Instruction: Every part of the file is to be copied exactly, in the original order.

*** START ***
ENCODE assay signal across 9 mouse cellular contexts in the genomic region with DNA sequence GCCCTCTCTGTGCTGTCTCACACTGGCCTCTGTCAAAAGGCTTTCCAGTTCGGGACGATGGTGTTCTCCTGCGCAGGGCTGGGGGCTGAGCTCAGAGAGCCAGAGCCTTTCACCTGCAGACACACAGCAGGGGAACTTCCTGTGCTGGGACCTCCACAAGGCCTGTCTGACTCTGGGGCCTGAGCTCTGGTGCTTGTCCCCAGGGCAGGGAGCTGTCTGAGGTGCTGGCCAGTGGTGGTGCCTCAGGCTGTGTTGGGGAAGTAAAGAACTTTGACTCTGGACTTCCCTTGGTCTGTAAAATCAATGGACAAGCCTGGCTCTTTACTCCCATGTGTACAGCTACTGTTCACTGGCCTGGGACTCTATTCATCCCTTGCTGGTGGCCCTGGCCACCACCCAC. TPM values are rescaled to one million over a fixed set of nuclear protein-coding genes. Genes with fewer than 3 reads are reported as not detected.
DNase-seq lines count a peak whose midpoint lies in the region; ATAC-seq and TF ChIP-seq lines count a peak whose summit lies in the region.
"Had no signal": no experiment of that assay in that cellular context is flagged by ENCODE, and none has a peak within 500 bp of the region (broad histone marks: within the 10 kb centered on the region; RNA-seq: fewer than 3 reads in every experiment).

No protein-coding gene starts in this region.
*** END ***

ENCODE assay signal across 9 mouse cellular contexts in the genomic region with DNA sequence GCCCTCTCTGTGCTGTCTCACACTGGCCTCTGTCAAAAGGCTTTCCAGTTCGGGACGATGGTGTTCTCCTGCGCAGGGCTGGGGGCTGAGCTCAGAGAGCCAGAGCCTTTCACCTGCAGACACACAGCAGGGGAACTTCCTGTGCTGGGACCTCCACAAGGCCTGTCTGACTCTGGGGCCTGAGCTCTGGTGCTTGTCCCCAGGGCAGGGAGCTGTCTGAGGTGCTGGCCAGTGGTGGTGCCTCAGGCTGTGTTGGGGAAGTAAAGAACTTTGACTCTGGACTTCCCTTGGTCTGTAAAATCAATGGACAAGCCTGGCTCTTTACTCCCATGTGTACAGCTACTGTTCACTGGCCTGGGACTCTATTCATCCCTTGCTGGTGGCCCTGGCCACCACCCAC. TPM values are rescaled to one million over a fixed set of nuclear protein-coding genes. Genes with fewer than 3 reads are reported as not detected.
DNase-seq lines count a peak whose midpoint lies in the region; ATAC-seq and TF ChIP-seq lines count a peak whose summit lies in the region.
"Had no signal": no experiment of that assay in that cellular context is flagged by ENCODE, and none has a peak within 500 bp of the region (broad histone marks: within the 10 kb centered on the region; RNA-seq: fewer than 3 reads in every experiment).

No protein-coding gene starts in this region.